Author Q&A: Madeline Miller, Winner of 2012 Orange Prize for Fiction
The Independent discusses Madeline Miller's book The Song of Achilles winner of the 2012 Orange Prize for Fiction.
Greece in the age of Heroes. Patroclus, an awkward young prince, has been exiled to the kingdom of Phthia. Here he is nobody, just another unwanted boy living in the shadow of King Peleus and his golden son, Achilles.
The “best of all the Greeks”—strong, beautiful, the child of a goddess and a man — Achilles is everything the shamed Patroclus is not. Yet despite their differences and the fury of Achilles’s mother Thetis, a cruel sea goddess with a hatred of mortals, the boys become steadfast companions, their bond deepening into love as they grow into young men skilled in the arts of war and medicine.
When word comes that Helen, wife of Menelaus, has been kidnapped, the men of Greece are called upon to lay siege to Troy in her name. Seduced by the promise of a glorious destiny, Achilles joins their cause, and Patroclus follows, little knowing that the cruel Fates will test them as never before, and demand a terrible sacrifice.
For some readers, The Song of Achilles will be the first book they’ve read set in ancient Greece. What other works, ancient or modern, would you recommend to a reader whose appetite you’ve whetted?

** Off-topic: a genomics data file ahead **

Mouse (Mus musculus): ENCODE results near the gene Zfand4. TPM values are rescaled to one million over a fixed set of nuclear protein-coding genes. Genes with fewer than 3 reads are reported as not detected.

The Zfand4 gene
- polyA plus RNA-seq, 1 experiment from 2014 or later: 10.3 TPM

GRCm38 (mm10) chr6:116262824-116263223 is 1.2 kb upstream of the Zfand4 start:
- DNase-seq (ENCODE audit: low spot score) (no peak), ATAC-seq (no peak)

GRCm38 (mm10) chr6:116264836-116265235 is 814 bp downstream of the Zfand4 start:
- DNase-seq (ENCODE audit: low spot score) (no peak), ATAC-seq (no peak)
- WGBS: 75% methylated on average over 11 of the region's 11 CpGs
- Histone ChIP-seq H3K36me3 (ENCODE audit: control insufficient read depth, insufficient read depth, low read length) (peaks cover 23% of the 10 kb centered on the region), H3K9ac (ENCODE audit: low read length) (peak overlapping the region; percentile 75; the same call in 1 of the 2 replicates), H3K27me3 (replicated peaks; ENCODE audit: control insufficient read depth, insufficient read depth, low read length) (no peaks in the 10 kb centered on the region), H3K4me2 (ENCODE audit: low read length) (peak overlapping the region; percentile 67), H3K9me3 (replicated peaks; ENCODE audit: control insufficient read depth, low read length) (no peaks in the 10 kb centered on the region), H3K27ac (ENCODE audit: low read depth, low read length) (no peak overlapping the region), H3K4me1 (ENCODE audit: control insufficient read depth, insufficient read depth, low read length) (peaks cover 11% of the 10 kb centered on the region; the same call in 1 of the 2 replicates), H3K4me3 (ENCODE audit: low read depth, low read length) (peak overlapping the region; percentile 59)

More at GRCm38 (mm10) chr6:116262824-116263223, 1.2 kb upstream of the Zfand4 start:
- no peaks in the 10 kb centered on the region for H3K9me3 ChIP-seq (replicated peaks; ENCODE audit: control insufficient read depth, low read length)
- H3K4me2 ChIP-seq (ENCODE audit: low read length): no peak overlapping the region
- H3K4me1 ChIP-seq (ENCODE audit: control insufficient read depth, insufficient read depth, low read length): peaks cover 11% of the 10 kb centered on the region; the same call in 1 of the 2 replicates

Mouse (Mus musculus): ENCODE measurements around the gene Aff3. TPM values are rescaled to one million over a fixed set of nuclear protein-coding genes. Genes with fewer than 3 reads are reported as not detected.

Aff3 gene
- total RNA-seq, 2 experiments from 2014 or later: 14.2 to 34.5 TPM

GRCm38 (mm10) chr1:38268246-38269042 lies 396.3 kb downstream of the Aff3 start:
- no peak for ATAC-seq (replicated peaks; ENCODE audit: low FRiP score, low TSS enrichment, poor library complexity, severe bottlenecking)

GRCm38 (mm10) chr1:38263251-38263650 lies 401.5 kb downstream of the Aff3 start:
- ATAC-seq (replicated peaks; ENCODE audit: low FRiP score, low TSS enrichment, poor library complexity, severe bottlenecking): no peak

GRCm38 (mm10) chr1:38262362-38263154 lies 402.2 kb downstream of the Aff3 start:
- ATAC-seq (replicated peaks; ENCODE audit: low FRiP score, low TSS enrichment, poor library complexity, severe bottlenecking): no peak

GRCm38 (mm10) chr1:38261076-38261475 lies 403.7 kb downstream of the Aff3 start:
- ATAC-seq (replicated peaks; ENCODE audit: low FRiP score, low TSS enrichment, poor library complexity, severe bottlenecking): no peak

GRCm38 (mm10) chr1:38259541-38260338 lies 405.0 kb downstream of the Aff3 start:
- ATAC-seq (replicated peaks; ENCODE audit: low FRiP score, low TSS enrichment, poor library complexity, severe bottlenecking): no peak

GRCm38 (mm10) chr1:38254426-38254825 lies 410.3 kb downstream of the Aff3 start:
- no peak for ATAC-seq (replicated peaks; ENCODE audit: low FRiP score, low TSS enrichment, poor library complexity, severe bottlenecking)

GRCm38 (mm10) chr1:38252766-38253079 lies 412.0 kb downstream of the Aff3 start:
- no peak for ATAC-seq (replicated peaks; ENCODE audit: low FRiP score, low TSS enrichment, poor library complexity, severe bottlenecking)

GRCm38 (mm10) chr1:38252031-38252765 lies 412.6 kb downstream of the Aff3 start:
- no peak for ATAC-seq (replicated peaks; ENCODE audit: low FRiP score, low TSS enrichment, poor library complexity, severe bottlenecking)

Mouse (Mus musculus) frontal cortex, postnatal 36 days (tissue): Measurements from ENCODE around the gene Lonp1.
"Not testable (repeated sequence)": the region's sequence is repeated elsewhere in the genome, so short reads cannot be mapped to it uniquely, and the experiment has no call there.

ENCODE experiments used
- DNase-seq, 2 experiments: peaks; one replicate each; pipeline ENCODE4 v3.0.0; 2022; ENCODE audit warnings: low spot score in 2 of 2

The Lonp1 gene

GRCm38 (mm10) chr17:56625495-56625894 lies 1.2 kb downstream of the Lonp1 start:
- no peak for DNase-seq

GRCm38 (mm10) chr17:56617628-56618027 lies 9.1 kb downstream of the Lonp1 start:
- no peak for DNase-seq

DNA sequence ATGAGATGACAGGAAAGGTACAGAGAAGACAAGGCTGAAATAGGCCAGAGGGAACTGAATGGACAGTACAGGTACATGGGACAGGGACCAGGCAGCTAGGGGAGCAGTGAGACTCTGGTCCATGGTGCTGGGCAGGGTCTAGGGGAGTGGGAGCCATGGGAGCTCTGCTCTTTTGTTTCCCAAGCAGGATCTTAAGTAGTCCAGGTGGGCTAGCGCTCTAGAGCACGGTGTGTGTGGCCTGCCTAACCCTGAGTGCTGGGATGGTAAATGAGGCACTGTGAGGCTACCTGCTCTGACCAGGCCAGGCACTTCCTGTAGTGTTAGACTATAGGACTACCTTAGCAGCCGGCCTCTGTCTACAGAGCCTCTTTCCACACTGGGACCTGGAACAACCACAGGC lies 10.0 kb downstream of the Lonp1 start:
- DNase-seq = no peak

On the modern side, I always enjoy recommending Zachary Mason’s terrific Lost Books of the Odyssey, which is a brilliant and witty collection of alternate adventures for Odysseus, and Margaret Atwood’s terrific Penelopiad.
I also love the works of the poet-classicist Anne Carson, in particular her beautiful and devastating Autobiography of Red. On the ancient end, her translation of Sappho, If Not, Winter, is excellent.
And of course, the Iliad itself. I think that both the Lombardo and Fagles translations make beautiful and powerful introductions to the poem. I would also recommend practically any of the tragedies, but for those in a Trojan War hero frame of mind, Agamemnon’s Oresteia trilogy and Sophocles’ Philoctetes are particular favorites.
You’ve said that writing the novel took 10 — as long as the Trojan War was fought. What was it that made it such an epic process — research, finding time to write, and so on — and what brought it to a conclusion?
It was a lot of things, the most mundane being hours in the day. For many of those years, I was also teaching full time and directing Shakespeare plays, both disciplines that I deeply love and which took up a lot of mental space. So my book needed to fit around the edges: weekends, vacations and, of course, summers, where I wrote pretty much wall to wall.
It also took a while because I was struggling to find Patroclus’ voice. The character and story were vivid in my mind, but it was the actual words that I didn’t quite have yet. I started off writing the story very much in epic mode, but realized about five years in that while the story was epic, Patroclus’ vision of the world was essentially lyric — concerned with love and friendship and beauty, more than grand destiny or glory. Once I understood that Patroclus was closer to Sappho than Homer, things began to hum along.
Why Patroclus? I think it was an interesting choice, but it would be nice to know what led you there.
The strange thing is that it didn’t really feel like a choice — there was no moment where I sat pondering, which character would make a good narrator? It was Patroclus from the beginning, and the story wouldn’t have happened without him.